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Mon, 10.30.1944

An American Dilemma (the Book) is Published

*The book, An American Dilemma: The Negro Problem and Modern Democracy, was published on this date in 1944. This book was a study of American race relations authored by white Swedish economist Gunnar Myrdal.

Myrdal's volume, at nearly 1,500 pages, painstakingly detailed what he saw as obstacles to full participation in American society that American blacks faced in the 1940s. Black political scientist, diplomat, and author Ralph Bunche served as Myrdal's primary researcher at the start of the project in the fall of 1938. Also, educator Lemuel Penn assisted as an editor in the early 1940s. The Carnegie Corporation of New York funded the book. The foundation chose Myrdal because it thought that, as a non-American, he could offer a more unbiased opinion.

Myrdal believed he saw a vicious cycle in which whites oppressed blacks, leading to poor education standards, health, morality, etc., among blacks that justified prejudice and discrimination. He argued that the way out of this cycle was to either reduce white prejudice, which would improve the circumstances of blacks, or to improve the circumstances of blacks, which would then reduce the reasons for white prejudice. Myrdal called this process the "principle of accumulation."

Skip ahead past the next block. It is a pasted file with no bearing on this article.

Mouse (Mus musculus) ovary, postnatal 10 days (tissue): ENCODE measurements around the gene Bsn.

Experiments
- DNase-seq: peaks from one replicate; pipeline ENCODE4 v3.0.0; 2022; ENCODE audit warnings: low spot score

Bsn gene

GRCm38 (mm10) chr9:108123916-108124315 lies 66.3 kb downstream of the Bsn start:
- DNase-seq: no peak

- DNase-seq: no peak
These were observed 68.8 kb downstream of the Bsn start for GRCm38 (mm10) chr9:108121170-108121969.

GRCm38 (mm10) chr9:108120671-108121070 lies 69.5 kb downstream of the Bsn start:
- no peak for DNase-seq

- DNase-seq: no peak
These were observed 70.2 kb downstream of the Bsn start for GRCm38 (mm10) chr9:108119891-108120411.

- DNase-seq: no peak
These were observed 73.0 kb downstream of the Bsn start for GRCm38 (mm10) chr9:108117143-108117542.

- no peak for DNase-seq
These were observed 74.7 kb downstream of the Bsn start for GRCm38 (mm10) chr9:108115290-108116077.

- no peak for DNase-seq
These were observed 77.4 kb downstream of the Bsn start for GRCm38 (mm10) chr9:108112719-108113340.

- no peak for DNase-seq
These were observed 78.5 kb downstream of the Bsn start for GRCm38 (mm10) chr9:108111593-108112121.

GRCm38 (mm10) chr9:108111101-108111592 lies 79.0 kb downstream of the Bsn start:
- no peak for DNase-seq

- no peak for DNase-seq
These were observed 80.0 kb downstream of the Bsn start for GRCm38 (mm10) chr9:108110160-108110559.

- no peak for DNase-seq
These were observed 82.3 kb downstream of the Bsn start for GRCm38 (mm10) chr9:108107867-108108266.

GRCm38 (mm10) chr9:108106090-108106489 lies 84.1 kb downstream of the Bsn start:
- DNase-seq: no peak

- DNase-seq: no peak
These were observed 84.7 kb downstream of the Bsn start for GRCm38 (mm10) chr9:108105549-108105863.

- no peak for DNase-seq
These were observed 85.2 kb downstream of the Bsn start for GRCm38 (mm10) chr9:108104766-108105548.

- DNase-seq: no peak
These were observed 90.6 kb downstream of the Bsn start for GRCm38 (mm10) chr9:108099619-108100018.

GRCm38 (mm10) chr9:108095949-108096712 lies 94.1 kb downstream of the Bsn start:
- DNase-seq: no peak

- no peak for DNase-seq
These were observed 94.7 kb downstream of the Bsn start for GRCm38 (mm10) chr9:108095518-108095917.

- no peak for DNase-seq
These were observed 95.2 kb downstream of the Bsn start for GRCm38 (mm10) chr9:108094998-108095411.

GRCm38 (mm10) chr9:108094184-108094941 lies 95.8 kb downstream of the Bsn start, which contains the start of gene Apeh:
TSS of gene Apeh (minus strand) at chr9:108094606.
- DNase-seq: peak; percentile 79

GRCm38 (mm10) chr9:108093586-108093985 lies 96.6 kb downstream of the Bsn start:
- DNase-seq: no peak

Myrdal, writing before the American Civil Rights movement of the 1950s and 1960s, alleged that northern whites were generally ignorant of the situation facing black citizens and noted that "to get publicity is of the highest strategic importance to the Negro people." The press's pivotal role in the movement proved strikingly prescient. It sold over 100,000 copies and went through 25 printings before entering its second edition in 1965.

It enormously influenced how racial issues were viewed in the United States and was cited in the landmark Brown v. Board of Education case "in general." The book was generally positive in its outlook on the future of race relations in America, taking the view that democracy would triumph over racism. In many ways, it laid the groundwork for future racial integration policies and affirmative action.

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